BILLY CONN, a clever light-heavyweight champion, is best known for a fight he lost… his challenge to Joe Louis for the heavyweight championship at the New York Polo Grounds in June 1941.
Through 12 rounds Conn boxed beautifully, jabbing, punching cleanly, moving, keeping Louis twisting, turning and chasing… three rounds to go and the 23-year-old from Pittsburgh had overhauled the champion’s early lead and was in front. One judge had it level at six rounds each, but the other two had Conn ahead.
There was still work to do but Conn was the man in the ascendancy, Louis the one with something to find. And then in the 13th the crowd of 54,487 saw Louis draw Conn into trading punches. Briefly Conn outfought him, but then held on as a series of right hands hurt him – and then more rights sent him crashing to the canvas. He was counted out with two seconds left in the round.
Conn’s grandfathers were immigrants from Derry and Cork and the beaten challenger took a pragmatic view of his tactical switch in that fateful 13th: “What’s the point in being Irish if you can’t be thick?”
Six months later the attack on Pearl Harbor brought the USA into World War II and immediate plans for a return were shelved. Conn did have three fights in 1942, but then was out for four years before, in the first big fight after the war, and without a warm-up, he met Louis again in June 1946 at Yankee Stadium, New York.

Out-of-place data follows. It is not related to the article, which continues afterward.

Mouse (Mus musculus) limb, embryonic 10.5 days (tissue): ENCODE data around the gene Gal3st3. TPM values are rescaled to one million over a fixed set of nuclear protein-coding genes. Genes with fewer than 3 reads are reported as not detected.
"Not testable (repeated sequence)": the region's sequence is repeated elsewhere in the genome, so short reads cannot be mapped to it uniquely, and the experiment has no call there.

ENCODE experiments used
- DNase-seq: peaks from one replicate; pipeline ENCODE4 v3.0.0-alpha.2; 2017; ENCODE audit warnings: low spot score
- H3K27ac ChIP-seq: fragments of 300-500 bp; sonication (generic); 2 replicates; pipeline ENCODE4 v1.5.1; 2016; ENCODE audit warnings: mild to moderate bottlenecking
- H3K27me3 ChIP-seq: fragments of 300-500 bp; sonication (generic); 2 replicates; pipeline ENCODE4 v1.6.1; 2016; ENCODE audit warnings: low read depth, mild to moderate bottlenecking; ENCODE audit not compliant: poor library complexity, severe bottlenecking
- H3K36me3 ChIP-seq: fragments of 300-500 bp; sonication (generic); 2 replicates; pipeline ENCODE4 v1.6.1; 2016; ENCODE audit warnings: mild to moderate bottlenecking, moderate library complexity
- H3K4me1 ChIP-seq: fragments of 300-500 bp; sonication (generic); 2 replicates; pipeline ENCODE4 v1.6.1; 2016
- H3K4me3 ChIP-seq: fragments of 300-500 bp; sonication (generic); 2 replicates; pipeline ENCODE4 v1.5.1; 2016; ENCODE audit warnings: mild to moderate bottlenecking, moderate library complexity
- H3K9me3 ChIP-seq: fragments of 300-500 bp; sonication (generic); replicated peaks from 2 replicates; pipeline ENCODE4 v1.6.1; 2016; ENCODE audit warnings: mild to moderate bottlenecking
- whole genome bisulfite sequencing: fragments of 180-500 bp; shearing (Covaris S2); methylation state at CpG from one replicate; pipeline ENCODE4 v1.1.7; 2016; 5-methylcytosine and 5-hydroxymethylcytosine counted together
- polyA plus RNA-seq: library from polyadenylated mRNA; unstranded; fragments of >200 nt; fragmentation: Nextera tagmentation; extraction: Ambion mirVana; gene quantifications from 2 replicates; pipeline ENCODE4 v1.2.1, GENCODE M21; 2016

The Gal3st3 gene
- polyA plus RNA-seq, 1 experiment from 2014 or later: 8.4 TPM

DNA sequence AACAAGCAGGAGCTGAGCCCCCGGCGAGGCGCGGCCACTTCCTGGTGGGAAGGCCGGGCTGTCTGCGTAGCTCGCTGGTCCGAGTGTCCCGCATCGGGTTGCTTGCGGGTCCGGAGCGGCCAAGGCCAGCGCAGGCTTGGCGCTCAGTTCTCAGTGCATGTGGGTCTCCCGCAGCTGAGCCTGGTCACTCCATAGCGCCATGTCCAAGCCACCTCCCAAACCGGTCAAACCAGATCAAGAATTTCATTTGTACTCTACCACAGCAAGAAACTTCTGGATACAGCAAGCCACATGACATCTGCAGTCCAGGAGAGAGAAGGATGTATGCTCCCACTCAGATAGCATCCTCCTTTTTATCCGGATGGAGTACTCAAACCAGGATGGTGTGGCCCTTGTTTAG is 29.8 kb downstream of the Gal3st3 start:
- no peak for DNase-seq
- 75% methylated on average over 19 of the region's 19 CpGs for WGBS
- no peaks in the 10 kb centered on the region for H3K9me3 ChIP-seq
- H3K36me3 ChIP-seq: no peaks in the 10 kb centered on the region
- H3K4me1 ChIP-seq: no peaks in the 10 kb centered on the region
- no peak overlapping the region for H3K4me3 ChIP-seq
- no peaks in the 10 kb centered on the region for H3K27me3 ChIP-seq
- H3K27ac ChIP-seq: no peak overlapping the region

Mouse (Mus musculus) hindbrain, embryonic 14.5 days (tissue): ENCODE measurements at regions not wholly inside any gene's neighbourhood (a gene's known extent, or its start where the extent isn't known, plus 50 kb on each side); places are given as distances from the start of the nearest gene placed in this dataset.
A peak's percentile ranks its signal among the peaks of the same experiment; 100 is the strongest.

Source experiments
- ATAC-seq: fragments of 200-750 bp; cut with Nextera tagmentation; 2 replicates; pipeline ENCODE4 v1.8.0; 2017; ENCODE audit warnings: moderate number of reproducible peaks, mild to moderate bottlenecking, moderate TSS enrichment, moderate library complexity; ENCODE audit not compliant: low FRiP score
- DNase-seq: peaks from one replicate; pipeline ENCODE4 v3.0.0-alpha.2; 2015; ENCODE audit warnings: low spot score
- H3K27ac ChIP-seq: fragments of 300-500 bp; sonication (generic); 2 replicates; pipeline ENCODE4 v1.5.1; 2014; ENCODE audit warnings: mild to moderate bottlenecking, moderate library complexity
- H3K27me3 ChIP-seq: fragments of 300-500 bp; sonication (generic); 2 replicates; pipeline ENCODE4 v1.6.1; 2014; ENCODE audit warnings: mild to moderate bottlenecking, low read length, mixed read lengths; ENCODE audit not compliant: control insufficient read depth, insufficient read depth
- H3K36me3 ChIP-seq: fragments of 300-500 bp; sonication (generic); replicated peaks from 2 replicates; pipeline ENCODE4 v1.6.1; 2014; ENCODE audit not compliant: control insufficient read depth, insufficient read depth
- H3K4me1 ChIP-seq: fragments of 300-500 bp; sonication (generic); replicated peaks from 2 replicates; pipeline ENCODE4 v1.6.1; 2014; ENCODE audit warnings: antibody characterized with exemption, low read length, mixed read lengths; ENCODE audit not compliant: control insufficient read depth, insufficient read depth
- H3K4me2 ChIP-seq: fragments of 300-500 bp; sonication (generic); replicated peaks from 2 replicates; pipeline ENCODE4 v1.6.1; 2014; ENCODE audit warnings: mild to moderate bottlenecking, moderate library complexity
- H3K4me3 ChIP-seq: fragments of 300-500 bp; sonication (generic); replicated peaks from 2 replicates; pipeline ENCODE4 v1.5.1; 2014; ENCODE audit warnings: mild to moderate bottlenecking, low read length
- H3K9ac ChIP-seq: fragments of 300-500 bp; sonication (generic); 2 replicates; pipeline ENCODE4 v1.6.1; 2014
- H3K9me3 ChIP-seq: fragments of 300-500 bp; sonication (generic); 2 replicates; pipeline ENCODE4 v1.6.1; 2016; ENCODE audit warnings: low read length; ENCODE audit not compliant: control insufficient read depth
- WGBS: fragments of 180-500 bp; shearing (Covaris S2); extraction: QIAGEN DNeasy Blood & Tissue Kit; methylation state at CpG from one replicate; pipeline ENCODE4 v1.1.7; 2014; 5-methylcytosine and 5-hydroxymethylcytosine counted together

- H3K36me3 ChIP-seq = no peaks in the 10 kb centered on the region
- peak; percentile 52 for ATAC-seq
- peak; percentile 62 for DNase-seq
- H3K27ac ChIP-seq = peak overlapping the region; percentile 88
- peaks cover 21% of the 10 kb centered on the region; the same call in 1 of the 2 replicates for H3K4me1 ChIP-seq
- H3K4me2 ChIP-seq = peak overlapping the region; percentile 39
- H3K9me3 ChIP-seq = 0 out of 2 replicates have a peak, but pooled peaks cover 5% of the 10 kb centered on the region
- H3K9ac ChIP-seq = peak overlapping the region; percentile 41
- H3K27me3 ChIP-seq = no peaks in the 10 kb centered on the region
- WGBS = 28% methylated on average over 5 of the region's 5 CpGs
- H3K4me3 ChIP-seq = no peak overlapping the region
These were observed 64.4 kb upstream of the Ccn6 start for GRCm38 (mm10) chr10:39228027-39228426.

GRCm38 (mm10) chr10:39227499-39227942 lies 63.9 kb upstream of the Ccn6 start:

Neither man was as good as he had been five years before, but Conn’s deterioration was greater. He was knocked out in the eighth round. He boxed only twice more, in a 10-day spell in 1948, then had an exhibition with Louis in Chicago and retired.
In his prime Conn had won the world light-heavyweight title at the age of 21 with a 15-round decision over Melio Bettina in New York. He had defended it three times, twice against Gus Lesnevich before relinquishing it to concentrate on his first fight with Louis. He had also beaten top heavyweight contenders in Lee Savold, Bob Pastor and Al McCoy as well as middleweights like Fred Apostoli and Teddy Yarosz.
Conn invested his money in oil wells, was paid by a car dealership and for three years in the 1960s interrupted the quiet life he led with his family in Pittsburgh to manage the Mob-owned Stardust in Las Vegas. He occasionally refereed bouts, including a lightweight title fight between Carlos Ortiz and Sugar Ramos in Mexico City in 1966. His decision to rule Ramos out because of a cut eye sparked a riot with fans throwing rocks and bottles – and he had to fight his way to the dressing room.
In 1990 he made the headlines when he floored an armed robber in a store with a left hook out of the memory bank.
Conn died of pneumonia in a Pittsburgh hospital in 1993, aged 75.
‘He can run, but he can’t hide’
WHEN told of Conn’s upcoming “hit and run” strategy ahead of their first fight, Louis calmly replied: “He can run but he can’t hide.”
Scorecards in the Louis fight were: judge Healy had it 6-6 even, judge Monroe had it 7-4-1 to Conn and referee Joseph had it to Conn by a 7-5 margin.
Born October 8,1917inPittsburgh,Pennsylvania Died May 29, 1993
Wins 63 Knockouts 14 Losses 12 Draws 1 Best win Gus Lesnevich (I) w pts 15 Worst loss Joe Louis (I) l ko 13 Pros Clever boxing skills, indomitable spirit Cons Lacked knockout power